Could timely appendectomy have prevented preterm birth?
<court>Undisclosed County (Calif)</court>
Symptoms of nausea, vomiting, and right lower quadrant abdominal pain prompted a woman at 28 weeks’ gestation to present to a medical center. Her white blood cell count (WBC) was 22,700. After preterm labor was ruled out, the woman was given analgesics and sent home.
The following day the woman returned to the hospital, noting the same symptoms plus diarrhea. Her WBC at this time was 23,500. When no contractions were detected, the woman was given additional pain medication and again discharged home.
Two days after her last visit, she once again presented to the hospital, this time noting sharp pains. An appendectomy was then scheduled with a general surgeon. By this time, however, labor had begun and could not be stopped. The woman delivered the child, who suffers from cerebral palsy and spastic quadriparesis.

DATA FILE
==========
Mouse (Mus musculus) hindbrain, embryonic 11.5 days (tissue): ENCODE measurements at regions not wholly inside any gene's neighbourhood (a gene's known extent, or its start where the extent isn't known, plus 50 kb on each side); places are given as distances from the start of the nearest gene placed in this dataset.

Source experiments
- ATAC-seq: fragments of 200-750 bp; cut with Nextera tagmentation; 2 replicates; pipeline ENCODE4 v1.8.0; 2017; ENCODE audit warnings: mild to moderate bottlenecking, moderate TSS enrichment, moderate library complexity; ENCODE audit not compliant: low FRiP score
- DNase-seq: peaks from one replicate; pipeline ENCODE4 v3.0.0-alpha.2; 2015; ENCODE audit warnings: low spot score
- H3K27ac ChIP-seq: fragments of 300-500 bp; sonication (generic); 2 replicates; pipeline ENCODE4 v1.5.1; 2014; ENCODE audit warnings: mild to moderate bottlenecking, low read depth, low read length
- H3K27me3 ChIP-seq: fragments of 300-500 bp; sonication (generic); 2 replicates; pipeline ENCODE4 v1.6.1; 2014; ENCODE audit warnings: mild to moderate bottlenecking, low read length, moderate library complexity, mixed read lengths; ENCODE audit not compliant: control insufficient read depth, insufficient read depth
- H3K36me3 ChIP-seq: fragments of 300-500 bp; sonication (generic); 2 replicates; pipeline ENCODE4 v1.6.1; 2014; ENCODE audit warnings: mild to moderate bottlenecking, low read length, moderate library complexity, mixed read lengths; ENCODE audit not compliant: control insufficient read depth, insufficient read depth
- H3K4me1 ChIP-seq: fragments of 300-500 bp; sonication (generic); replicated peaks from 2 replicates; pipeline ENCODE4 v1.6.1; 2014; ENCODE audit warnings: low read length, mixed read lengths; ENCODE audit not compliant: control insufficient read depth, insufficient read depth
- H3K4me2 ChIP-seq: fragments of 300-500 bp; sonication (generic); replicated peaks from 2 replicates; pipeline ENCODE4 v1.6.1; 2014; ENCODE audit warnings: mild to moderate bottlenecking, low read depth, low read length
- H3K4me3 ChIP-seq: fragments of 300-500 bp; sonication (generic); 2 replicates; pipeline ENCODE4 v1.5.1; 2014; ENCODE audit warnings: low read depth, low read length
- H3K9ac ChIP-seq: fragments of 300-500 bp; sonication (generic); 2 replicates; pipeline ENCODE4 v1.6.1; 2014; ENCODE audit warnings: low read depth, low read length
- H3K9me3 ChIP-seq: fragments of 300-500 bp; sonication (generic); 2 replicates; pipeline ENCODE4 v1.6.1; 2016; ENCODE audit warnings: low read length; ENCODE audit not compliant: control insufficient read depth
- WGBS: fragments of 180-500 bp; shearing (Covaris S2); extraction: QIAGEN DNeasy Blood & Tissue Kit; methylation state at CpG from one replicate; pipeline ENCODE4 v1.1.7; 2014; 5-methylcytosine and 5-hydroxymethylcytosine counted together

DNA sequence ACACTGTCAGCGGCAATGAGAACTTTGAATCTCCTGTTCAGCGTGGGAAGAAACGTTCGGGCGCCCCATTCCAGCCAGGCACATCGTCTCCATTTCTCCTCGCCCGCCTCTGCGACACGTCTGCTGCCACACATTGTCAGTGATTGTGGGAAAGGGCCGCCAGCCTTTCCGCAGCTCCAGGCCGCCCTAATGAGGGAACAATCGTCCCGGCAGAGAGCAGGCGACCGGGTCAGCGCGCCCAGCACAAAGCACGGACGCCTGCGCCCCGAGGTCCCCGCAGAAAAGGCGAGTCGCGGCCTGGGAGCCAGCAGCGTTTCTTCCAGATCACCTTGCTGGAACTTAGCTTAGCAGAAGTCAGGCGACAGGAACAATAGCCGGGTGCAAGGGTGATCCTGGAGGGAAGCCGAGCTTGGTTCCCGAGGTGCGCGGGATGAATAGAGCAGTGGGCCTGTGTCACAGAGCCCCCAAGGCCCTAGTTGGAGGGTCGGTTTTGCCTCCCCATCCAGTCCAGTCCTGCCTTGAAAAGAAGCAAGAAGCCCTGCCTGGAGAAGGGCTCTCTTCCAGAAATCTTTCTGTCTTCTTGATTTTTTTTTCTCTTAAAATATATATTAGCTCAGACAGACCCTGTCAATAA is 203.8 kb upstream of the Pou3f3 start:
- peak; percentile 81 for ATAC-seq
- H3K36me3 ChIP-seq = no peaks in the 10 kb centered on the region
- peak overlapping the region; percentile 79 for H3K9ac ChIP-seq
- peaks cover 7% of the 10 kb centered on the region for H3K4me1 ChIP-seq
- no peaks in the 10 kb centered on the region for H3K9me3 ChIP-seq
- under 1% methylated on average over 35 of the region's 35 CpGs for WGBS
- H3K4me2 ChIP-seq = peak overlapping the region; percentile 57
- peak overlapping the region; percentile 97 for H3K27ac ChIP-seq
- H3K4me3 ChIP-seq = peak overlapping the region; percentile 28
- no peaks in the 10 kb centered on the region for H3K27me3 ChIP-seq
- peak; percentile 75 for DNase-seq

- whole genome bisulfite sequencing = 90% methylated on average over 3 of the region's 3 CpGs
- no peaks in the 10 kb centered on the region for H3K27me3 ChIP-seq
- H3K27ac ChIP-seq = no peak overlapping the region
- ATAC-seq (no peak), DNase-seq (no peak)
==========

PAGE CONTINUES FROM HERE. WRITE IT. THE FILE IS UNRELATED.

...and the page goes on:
The mother claimed that the defendant either misread or failed to assess her WBC and clinical presentation. She argued that a gener-al surgeon should have been consulted during 1 of her initial 2 visits. Had an appendectomy been performed at that time, she claimed, she had a 90% chance of carrying the child to term.
The defendant maintained the standard of care was met at all times.
- The case settled for $2 million.
The cases in this column are selected by the editors of OBG Management from Medical Malpractice Verdicts, Settlements & Experts, with permission of the editor, Lewis Laska, of Nashville, Tenn. (www.verdictslaska.com) While there are instances when the available information is incomplete, these cases represent the types of clinical situations that typically result in litigation.